Nothing quite says 'look at me!' like an extravagant set of tail feathers. Plenty of modern birds sacrifice agility for a chance to grab attention, but examples among relatives in the fossil record have been harder to come by.

Scientists have now described the remains of a 120-million-year-old feathered dinosaur roughly the size of a bluejay, with an extremely long and extravagant behind.

The remarkably-detailed fossil was found in northeastern China and named Yuanchuavis (Yuanchuavis kompsosoura) after a phoenix-like bird in Chinese mythology.

It's the first time a bird-like fossil from the Mesozoic era has been discovered with such a complex array of tail feathers, featuring both a grey fantail and a pair of long black plumes.

The two extensive, dark feathers stretch roughly 30 centimeters (12 inches), about 1.3 times longer than the bird's body. Together with the fan of shorter feathers, they create a pintail that the authors say "strongly resembles" those of modern sunbirds and quetzals, which use their ostentatious behinds to attract mates.

The discovery suggests even the earliest birds were using their feathers to do something similar.

But being sexy can have its burdens. A tail as large and flashy as the one seen on Yuanchuavis would have made flying and evading predators a whole lot trickier.

Clearly, the risks of the booty call were worth it.

"Scientists call a trait like a big fancy tail an 'honest signal,' because it is detrimental, so if an animal with it is able to survive with that handicap, that's a sign that it's really fit," explains paleontologist Jingmai O'Connor from Chicago's Field Museum.

"A female bird would look at a male with goofily burdensome tail feathers and think, 'Dang, if he's able to survive even with such a ridiculous tail, he must have really good genes.'"

Low Res figure 1 3.jpgThe fossil of Yuanchuavis with a corresponding illustration of the tail feathers. (Wang et al., Current Biology, 2021)

Yuanchuavis belongs to a group of Mesozoic avians called enantiornithes or "opposite birds", which lie on their own evolutionary branch somewhere in between the ancestor of modern birds and extinct non-avian dinosaurs.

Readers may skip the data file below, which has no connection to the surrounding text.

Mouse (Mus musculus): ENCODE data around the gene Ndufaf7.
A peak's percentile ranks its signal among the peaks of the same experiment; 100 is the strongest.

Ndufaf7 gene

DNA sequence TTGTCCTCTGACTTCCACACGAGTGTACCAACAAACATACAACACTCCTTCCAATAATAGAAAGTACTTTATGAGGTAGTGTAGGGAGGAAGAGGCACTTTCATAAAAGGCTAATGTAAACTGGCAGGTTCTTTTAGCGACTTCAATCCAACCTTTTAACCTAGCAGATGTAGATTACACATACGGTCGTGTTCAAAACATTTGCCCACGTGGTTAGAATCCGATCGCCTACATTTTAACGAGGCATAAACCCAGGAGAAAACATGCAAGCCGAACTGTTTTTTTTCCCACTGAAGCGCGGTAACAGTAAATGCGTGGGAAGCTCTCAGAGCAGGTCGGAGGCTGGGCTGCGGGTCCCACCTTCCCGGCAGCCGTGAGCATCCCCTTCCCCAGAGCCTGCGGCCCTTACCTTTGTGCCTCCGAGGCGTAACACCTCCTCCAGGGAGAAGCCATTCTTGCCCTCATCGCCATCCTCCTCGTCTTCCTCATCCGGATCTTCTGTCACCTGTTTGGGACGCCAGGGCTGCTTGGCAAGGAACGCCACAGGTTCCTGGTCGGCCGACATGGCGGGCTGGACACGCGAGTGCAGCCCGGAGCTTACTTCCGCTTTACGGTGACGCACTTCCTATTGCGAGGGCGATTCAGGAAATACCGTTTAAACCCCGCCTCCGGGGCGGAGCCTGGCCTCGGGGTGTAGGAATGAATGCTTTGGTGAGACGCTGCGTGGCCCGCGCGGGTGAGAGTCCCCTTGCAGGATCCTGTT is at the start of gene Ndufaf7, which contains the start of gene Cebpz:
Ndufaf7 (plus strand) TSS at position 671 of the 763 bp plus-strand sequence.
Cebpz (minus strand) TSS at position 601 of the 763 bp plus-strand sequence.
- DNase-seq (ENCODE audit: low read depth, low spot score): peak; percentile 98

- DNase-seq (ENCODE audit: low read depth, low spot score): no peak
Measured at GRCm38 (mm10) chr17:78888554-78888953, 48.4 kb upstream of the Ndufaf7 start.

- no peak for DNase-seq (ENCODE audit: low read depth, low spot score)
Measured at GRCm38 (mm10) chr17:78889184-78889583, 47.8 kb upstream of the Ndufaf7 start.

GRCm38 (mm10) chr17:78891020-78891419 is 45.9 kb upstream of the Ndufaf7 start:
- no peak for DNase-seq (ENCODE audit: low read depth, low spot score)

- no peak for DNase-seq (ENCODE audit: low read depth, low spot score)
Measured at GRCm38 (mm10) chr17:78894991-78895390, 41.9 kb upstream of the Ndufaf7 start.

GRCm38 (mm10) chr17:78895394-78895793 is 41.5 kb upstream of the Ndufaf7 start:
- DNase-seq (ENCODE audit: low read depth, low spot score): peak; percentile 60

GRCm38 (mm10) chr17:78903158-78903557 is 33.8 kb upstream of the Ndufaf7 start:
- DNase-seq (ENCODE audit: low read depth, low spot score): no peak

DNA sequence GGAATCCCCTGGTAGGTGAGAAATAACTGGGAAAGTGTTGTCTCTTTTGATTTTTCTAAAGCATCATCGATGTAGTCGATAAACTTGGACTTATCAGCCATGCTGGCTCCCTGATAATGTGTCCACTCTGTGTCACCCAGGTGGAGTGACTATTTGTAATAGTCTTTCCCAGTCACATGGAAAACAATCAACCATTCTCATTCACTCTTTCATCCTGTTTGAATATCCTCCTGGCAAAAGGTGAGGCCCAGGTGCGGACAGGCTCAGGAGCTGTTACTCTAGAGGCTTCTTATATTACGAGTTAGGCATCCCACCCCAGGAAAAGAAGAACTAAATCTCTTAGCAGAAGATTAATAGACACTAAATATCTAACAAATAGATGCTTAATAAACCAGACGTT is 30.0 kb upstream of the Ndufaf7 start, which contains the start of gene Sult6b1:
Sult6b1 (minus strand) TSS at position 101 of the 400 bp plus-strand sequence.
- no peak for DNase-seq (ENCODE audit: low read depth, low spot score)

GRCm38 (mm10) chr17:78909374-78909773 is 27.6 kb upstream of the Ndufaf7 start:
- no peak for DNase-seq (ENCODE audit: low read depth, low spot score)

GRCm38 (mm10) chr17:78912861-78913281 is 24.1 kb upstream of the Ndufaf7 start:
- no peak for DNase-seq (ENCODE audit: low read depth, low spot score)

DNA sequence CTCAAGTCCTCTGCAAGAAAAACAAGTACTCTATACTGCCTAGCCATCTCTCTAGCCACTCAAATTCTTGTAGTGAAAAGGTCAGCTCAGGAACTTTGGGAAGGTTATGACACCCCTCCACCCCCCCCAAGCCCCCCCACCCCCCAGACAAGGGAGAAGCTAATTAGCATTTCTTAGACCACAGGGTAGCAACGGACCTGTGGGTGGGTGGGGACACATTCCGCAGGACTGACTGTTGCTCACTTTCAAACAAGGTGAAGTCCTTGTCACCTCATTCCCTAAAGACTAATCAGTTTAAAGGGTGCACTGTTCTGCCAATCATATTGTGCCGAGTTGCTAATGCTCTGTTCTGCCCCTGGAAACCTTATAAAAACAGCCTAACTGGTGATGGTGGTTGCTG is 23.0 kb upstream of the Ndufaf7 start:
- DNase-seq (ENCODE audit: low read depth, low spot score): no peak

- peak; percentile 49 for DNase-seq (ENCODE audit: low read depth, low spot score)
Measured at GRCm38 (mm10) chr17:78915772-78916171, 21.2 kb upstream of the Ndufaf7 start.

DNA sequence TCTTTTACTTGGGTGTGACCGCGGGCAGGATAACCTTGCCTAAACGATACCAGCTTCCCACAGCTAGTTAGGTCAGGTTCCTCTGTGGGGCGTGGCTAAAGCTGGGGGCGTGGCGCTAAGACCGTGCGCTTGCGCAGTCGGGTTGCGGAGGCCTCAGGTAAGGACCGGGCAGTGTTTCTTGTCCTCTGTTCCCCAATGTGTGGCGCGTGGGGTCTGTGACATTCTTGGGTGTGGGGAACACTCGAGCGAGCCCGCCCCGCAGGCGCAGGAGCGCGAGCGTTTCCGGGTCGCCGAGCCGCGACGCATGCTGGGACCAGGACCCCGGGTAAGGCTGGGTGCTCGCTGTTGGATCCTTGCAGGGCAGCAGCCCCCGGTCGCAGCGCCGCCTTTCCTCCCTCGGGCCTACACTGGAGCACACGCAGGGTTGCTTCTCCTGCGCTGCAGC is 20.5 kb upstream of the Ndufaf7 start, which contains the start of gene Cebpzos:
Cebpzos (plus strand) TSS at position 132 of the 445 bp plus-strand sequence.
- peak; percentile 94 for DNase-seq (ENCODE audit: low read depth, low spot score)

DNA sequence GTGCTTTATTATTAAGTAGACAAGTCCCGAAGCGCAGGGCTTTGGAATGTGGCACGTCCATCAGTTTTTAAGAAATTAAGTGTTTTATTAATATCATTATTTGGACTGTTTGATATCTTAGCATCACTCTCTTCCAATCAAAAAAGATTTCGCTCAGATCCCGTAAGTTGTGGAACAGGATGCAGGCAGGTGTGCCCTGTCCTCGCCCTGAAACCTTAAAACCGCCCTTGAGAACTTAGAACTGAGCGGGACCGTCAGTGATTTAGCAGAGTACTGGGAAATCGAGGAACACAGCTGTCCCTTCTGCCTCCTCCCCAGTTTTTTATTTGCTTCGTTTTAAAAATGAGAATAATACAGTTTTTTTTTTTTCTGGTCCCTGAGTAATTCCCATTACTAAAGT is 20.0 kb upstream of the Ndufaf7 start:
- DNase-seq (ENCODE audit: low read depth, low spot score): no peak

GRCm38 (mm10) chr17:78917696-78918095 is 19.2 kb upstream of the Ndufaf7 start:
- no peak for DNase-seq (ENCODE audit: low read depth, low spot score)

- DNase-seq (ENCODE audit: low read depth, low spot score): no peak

Enantiornithes are actually a sister clade to ornithuromorpha, to which all living birds belong. After coexisting side by side for about 65 million years, only one of these clades survived the mass extinction event that wiped out most dinosaurs.

Figuring out why one clade of avians survived while the other didn't could allow us to better understand how modern birds have been so successful at getting by in this world.

Way back in the Mesozoic era, the ancestors of modern birds did not seem to have long tail ornaments like those found on Yuanchuavis, although they do show fan tails in the fossil record.

In fact, for many years, fan tails were thought to have evolved exclusively in ornithuromorphs. Recently, however, several fossils of enantiornithes have been found with this feature as well.

Yuanchuavis is even more peculiar. Its tail's mix of fantail and paired plumes is a feature no other bird in its clade has been found to possess.

The authors can't be sure why Yuanchuavis evolved such a complex tail, but given how aerodynamically inconvenient the feathers would have been, they suspect these plumages were shaped by sexual selection.

In a densely forested environment, where most enantiornithes are thought to have lived, there are lots of things to hide and flee behind. A cumbersome tail might not be so bad if it's pretty enough. Today, that's where we find most birds of paradise.

But in the more open, semi-aquatic environments where most ornithuromorphs in the Mesozoic lived, the trade-off between sex and survival might not have been as worthwhile.

The differing landscapes could be part of the reason why enantiornithines seemed to have evolved pintails earlier than their sister clade.

"It is well known that sexual selection plays a central role in speciation and recognition in modern birds, attesting to the enormous extravagant feathers, ornaments, vocals, and dances," explains Wang.

"However, it is notoriously difficult to tell if a given fossilized structure is shaped by sexual selection, considering the imperfect nature of the fossil record. Therefore, the well-preserved tail feathers in this new fossil bird provide great new information about how sexual selection has shaped the avian tail from their earliest stage."

The study was published in Current Biology.